A rise in non-trade demand, and continued demand from rural and individual home builders segments kept cement demand
buoyant during January-February 2021. Data by Department for Promotion of Industry and Internal Trade show that cement output rose by 4.6 per cent MoM (but down 5.9 per cent YoY) in January 2021 while volumes transported by the Indian Railways were up 14.4 per cent YoY and 4.5 per cent MoM.
However, logistic hurdles in certain Southern regions, clinker scarcity, and limited large new capacity additions (barring the East region) led to a supply crunch, thus driving prices.
Effectively, all-India average cement price rose about 1.7 per cent month-on-month in February after three-straight months of decline, and are already higher by 4 per cent (Rs 15 per bag) in the first week of March 2021. While West and East regions saw average price hikes of Rs 10-20/bag, prices rose by Rs 5-15/bag in North and Central regions, and Rs 20-30/bag in South.
On a YoY basis, Mar’21-TD prices are sharply up 18 per cent in South, 11 per cent in West, 4-5 per cent in North and Central regions, and almost flat YoY in East.
That said, analysts note that cement manufacturers may have to further hike prices to ensure sustainability of margins amid rising cost pressures.
International average petcoke prices are up 14.8 per cent QoQ (up 62 per cent YoY) so far in Q4FY21, while domestic petcoke prices have risen 34.4 per cent QoQ (76.3 per cent YoY) for the same period. Similarly, average retail diesel prices across metros have jumped 8.6 per cent QoQ and 21.3 per cent YoY.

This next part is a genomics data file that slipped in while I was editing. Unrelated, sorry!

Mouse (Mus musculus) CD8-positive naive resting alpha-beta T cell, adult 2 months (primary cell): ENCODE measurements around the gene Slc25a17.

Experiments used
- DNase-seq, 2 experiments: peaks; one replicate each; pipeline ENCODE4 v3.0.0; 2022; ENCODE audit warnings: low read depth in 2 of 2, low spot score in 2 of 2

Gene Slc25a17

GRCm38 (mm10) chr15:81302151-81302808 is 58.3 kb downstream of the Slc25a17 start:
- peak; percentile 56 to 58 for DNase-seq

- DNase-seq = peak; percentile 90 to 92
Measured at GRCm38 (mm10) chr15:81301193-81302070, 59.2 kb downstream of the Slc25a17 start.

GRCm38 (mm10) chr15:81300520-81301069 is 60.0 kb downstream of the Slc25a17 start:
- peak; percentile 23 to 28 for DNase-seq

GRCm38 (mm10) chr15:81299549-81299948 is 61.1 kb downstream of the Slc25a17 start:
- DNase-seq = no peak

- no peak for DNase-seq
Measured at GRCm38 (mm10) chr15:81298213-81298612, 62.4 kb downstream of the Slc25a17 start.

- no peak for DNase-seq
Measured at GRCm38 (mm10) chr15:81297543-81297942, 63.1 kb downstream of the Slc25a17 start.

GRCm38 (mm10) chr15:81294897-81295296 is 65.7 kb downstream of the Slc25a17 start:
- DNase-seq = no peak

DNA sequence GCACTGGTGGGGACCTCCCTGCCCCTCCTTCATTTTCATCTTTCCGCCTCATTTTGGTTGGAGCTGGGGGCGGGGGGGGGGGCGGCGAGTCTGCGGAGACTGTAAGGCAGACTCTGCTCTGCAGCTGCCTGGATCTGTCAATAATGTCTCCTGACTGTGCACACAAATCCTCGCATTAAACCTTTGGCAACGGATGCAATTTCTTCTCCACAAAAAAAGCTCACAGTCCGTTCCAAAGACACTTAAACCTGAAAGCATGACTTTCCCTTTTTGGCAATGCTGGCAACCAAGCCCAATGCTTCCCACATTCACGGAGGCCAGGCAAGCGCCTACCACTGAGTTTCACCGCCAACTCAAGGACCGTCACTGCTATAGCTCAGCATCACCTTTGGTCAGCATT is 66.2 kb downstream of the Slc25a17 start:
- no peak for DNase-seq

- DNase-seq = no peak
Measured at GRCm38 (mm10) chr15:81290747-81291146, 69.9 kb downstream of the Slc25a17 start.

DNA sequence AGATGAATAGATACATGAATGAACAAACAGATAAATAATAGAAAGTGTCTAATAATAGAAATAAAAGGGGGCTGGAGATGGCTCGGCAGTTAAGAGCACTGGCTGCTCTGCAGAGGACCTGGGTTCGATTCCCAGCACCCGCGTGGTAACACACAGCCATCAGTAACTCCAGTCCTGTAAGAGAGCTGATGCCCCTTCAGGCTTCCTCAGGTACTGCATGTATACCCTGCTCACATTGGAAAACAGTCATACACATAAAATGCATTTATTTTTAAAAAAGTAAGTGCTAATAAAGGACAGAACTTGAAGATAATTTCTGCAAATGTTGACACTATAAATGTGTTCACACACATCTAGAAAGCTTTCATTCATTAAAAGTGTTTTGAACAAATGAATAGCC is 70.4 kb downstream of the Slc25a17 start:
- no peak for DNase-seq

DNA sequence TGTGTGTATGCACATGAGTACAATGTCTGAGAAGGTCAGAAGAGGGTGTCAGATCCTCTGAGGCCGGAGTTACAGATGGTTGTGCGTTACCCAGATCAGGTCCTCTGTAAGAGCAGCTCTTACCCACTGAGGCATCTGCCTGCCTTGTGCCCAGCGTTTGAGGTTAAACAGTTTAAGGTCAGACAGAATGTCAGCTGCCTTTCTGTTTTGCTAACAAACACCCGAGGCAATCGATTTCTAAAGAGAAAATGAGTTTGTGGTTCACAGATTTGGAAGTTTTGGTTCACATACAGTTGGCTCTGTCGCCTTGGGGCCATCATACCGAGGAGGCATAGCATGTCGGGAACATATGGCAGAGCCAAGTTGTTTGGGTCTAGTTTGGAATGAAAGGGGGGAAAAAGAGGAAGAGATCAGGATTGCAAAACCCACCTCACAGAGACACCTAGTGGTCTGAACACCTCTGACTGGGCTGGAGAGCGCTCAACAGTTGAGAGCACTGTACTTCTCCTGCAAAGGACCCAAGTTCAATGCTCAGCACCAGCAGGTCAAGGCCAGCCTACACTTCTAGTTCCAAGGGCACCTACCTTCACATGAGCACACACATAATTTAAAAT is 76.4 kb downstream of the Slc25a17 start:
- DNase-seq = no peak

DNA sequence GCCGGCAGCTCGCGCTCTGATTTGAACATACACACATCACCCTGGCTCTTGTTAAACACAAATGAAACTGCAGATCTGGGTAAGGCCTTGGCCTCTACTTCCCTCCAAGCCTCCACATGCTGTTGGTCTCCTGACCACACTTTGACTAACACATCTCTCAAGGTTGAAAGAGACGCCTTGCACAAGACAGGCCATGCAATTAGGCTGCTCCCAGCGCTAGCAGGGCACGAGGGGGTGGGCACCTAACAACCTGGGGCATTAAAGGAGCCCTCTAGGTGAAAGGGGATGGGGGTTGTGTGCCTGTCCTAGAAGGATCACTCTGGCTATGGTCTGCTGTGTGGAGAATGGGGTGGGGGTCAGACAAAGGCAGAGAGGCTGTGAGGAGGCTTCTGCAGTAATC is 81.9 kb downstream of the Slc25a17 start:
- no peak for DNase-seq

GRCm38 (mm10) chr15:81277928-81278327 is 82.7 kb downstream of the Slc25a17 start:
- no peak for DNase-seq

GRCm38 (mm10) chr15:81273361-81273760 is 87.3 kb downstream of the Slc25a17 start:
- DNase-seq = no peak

Analysts at Motilal Oswal Financial Services, thus, estimate Rs 200–250/t of cost inflation from power and fuel and freight costs, which should fully impact the profitability by Q1FY22.
“However, with the March price hikes, we expect the industry to largely pass on the cost inflation to customers. This should help sustain the strong margins of Q3FY21 in the near-term,” they note.
Earnings outlook and investment call
Highlighting that cement firms posted better than expected earnings both in Q2FY21 (over 40 per cent YoY Ebitda) and Q3FY21 (over 45 per cent YoY Ebitda) led by better than expected realisation and lower than anticipated cost escalations, ICICI Securities expects the overall EBITDA/te to grow by 7- 8 per cent YoY in Q4FY21.
MOFSL, meanwhile, forecasts Ebitda growth of over 25 per cent YoY in 4QFY21, driven by 20 per cent YoY growth in volumes. The brokerage is positive on UltraTech and Dalmia Bharat.
Sharekhan has a ‘Buy’ rating on UltraTech (target price: Rs 7,200), The Ramco Cements (TP: Rs 1,150), Shree Cements (TP: Rs 31,610), Dalmia Bharat (TP: Rs 1,900), JK Lakshmi Cement (TP: Rs 525), and Grasim Industries
(TP: Rs 1,430).
Over the long-term, Morgan Stanley
believes that any volatility/correction in stock prices in the near-term should provide opportunities to investors to enter stocks with a 12- to 18-month horizon
“Though we do believe there could be some downside risks to consensus F22 margins and Ebitda, we would still focus on FY23 margins, which should be among the best for the industry, supported by tight clinker supply across many regions during seasonally strong quarters,” the brokerage said.
The brokerage sees 27 per cent upside in Grasim (TP: Rs 1,700); 26 per cent in Ambuja Cement (TP: Rs 360); 17 per cent in Ultratech Cement
(TP: Rs 8,000); 15 per cent in Shree Cement
(TP: Rs 32,100); and 7 per cent in ACC
(TP: Rs 1,950).
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